Christmas presents at the push of a button: How sustainable is e-commerce?

19 December 2018
Instead of crowded shops and long queues at the cashier, customers can now conveniently order from home. But what consequences does this development have for the environment?


Valentina Romagnoli

T: 49 89 978970-170

In today’s world, Christmas presents are just a click away. Everything from gingerbread to games consoles can be ordered online and will be delivered directly to your door within the shortest time frame. But what impact does online trade have on the environment? In our interview, environment and sustainability expert Valentina Romagnoli from Ramboll explains the opportunities and challenges of e-commerce.

Instead of crowded shops and long queues at the cashier, customers can now conveniently order from home. But what consequences does this development have for the environment?

The impact of online commerce on the environment has not yet been sufficiently explored. While in principle it can be seen as an opportunity for sustainable development, it also triggers inevitable discussion on the possible challenges it will bring, and currently there is no substantial data to support either position. A simple example is the CO2 emissions impact of online commerce: is it positive or negative?

A recent study estimates that e-commerce will bring a reduction of 2% in CO2 transport-related emissions in 2030 compared to total emissions in 2012, basically due to consumers using their car less; in fact, buying online means they don’t even need to own a car.  On the other hand, transport-related emissions might increase due to high return rates of products. At Ramboll, we are particularly interested in the opportunities and challenges that e-commerce generates for the circular economy.

Can you explain the connection between circular economy and online trade?

The aim of circular economy is to close the loop – to minimise waste and resource use by keeping the products in a loop as long as possible, by reusing, reconverting and recycling them. Eco-design plays a key role as it facilitates repairability, durability and recyclability of products.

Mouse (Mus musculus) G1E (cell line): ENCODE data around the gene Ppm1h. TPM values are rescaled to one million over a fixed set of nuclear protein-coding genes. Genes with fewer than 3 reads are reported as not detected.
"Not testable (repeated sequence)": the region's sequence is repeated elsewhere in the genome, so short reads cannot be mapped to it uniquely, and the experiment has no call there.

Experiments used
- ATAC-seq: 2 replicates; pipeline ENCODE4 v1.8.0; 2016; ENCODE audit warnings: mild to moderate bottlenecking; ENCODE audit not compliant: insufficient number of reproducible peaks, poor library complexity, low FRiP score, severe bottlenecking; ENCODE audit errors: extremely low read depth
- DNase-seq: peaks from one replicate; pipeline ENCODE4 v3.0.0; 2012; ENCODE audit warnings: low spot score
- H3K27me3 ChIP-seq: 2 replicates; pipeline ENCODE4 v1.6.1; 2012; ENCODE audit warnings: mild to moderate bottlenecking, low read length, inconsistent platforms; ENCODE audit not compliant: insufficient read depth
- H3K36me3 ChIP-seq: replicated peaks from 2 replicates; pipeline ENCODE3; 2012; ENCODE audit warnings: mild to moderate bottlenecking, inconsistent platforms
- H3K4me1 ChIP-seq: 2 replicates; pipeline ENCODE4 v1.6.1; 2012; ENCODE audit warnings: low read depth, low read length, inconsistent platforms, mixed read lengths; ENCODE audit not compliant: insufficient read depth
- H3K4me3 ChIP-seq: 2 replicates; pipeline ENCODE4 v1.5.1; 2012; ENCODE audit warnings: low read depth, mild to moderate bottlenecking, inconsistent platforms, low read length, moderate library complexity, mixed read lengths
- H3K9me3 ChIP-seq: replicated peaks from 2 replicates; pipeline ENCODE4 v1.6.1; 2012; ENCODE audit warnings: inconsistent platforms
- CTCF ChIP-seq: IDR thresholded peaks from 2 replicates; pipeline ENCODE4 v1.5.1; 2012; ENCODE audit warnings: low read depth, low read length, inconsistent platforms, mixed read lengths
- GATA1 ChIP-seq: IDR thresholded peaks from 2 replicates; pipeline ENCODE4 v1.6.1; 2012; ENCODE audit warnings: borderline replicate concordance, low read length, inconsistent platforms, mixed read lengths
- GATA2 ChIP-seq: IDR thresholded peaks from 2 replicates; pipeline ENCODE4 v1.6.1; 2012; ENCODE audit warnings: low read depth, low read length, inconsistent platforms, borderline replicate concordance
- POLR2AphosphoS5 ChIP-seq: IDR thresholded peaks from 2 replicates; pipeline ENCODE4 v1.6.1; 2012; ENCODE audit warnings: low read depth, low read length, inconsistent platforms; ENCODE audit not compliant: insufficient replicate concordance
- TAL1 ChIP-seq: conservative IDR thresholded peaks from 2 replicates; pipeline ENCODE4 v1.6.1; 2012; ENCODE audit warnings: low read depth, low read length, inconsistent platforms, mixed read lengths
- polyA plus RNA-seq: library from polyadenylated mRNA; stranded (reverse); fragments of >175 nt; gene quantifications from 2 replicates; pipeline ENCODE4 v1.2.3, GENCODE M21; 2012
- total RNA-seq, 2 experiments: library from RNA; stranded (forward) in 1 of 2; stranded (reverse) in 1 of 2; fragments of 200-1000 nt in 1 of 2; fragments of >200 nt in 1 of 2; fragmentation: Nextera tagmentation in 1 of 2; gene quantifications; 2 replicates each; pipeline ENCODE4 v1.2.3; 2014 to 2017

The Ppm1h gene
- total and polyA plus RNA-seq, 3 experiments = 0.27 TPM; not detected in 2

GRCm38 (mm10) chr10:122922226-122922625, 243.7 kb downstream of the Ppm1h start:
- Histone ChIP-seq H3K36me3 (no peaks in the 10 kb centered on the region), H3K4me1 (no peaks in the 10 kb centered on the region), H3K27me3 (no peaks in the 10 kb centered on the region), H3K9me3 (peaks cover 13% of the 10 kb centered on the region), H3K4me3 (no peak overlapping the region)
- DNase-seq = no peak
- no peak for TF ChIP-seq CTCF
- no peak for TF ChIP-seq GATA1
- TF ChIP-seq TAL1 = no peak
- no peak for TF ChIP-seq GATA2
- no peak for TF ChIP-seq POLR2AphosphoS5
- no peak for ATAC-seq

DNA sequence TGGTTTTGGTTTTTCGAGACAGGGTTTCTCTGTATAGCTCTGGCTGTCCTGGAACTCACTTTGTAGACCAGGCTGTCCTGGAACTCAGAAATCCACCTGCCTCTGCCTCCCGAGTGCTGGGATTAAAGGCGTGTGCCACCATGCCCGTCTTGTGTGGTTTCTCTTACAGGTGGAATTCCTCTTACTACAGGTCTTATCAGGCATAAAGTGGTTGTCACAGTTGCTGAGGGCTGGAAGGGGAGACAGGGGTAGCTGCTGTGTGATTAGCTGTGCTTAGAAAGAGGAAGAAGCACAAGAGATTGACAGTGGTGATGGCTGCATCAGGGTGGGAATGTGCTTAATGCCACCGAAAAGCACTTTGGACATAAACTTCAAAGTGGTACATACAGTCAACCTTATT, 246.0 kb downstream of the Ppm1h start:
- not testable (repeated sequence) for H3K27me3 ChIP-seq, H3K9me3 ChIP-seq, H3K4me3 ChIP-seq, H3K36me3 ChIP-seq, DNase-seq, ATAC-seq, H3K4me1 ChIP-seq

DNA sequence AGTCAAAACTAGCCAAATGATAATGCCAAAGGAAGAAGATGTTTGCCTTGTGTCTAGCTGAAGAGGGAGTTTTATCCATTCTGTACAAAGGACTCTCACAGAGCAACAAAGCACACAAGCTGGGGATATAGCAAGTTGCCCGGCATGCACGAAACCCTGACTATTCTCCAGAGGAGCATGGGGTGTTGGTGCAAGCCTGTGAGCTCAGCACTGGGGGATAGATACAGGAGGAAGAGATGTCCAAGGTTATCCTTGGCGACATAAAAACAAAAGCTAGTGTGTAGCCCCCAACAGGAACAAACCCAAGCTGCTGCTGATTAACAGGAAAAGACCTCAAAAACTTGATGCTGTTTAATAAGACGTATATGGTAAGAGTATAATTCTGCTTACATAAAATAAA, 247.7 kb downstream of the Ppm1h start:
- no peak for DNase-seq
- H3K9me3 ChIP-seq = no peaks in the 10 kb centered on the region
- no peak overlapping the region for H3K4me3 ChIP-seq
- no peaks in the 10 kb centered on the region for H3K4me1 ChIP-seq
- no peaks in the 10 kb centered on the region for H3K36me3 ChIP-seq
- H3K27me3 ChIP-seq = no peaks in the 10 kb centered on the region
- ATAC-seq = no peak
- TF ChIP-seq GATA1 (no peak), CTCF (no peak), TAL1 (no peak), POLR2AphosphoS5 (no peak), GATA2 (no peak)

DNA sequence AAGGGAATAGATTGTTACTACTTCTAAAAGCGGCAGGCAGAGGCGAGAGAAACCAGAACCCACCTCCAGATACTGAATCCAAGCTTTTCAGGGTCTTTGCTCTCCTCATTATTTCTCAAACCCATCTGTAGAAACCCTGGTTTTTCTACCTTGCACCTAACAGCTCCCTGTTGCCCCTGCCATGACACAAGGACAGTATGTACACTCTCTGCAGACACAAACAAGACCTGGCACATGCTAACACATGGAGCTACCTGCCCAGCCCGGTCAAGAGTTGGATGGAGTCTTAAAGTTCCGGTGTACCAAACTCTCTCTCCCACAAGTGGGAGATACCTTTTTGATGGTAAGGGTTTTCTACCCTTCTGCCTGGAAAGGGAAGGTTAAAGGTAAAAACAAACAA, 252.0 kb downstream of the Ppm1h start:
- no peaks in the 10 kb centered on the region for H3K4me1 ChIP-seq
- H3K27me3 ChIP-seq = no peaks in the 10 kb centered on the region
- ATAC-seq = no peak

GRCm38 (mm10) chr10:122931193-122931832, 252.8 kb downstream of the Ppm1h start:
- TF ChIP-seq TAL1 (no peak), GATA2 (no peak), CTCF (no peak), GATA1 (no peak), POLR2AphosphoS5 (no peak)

E-commerce, by bringing opportunities to consumers to access a wider range of goods, services and digital content as well as the possibility to compare prices and look for better deals across the Digital Single Market, might hinder the retention of the products in the loop. The wider range of choice can  lead the consumer to prefer the ease of home delivery for a new product rather than the effort to have it repaired,  to order cheaper products from overseas producers, or sometimes even to buy products due to a time-limited good deal, causing transport-related emissions to increase and potential generation of waste due to ill-advised impulse purchases.

Does that mean that we should feel guilty when shopping online or can e-commerce be designed sustainably? What needs to change to make online commerce sustainable?

Absolutely not!  We don’t know yet if the scale of e-commerce is tipping towards negative or positive effects on sustainability. E-books and online music are simple but good examples: replacing physical products with virtual ones reduces the use of raw materials and the energy needed to manufacture and transport a product, including the related emissions.

Moreover, e-commerce platforms can be used to provide information to consumers on the sustainability or environmental impact of a product, as well as comparisons between alternatives. This has the potential to stimulate the consumption of services instead of resource-intensive products or to convince people of alternative options, such as repair. 

What expertise do you/does Ramboll have in this area? What services?

We have recently been awarded an extremely interesting project on the identification and assessment of opportunities and threats for the circular economy arising from e-commerce by the European Commission’s Joint Research Centre (JRC). I am coordinating a team of people from Ramboll's Environment & Health and Management Consulting teams and the Technical University of Denmark (DTU) who will work closely together on the project.

In addition, as a consultant in Ramboll’s Munich office, I have worked in several projects in the area of sustainability, with particular focus on the retail sector where I lead a project for the European Commission that brings together 25 of the biggest retailers in Europe, most of whom are selling their products online. Through this project we gained a deep knowledge of the areas of sustainability most addressed by retailers, the gaps between policy trends and the initiatives put in place, as well as the most relevant sustainability related issues that retailers are facing and the difficulties that they encounter in reaching their objectives. We provide a 360° support in creating a solid sustainability strategy building on the available best practices in the sector and the European policy trends, assessing and managing the environmental impacts, providing sustainable solutions as well as designing environmental management systems.



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